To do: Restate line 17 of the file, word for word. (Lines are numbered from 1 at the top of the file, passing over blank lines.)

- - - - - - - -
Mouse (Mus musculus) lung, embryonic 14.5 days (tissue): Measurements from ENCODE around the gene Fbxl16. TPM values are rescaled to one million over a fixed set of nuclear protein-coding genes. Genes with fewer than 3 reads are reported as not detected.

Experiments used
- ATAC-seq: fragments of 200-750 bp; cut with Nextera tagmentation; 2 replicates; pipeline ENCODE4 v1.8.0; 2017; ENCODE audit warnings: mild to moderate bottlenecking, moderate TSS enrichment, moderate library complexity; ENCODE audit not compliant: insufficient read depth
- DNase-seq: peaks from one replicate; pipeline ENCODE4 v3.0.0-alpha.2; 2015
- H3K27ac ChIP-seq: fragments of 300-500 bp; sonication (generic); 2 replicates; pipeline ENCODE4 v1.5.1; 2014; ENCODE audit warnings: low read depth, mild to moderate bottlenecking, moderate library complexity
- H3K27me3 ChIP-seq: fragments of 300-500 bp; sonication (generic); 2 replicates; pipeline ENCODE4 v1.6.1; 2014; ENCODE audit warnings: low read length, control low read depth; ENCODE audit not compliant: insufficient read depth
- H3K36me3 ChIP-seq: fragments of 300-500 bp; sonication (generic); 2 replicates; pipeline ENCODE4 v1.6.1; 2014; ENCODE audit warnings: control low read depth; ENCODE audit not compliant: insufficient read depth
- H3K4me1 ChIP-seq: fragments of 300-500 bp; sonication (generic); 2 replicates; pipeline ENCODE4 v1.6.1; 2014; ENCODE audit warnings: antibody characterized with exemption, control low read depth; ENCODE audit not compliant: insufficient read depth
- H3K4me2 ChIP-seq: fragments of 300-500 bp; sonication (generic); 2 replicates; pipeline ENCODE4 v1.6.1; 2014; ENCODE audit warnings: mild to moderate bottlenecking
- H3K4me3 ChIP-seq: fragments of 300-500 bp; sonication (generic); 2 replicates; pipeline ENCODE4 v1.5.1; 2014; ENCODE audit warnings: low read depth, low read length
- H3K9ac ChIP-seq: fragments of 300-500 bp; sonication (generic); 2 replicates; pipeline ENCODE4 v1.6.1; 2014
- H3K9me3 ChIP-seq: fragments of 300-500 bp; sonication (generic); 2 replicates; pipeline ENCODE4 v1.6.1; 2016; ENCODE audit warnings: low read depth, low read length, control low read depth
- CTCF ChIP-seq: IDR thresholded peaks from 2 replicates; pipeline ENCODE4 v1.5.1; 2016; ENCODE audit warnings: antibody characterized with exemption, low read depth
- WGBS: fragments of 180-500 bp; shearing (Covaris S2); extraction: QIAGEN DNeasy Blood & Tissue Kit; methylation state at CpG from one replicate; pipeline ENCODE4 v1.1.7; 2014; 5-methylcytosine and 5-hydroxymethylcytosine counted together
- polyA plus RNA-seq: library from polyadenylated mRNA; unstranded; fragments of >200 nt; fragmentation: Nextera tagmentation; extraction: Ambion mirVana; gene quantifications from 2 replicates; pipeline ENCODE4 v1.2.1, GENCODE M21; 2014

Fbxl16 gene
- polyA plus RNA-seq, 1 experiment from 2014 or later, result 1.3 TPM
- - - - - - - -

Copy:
- polyA plus RNA-seq, 1 experiment from 2014 or later, result 1.3 TPM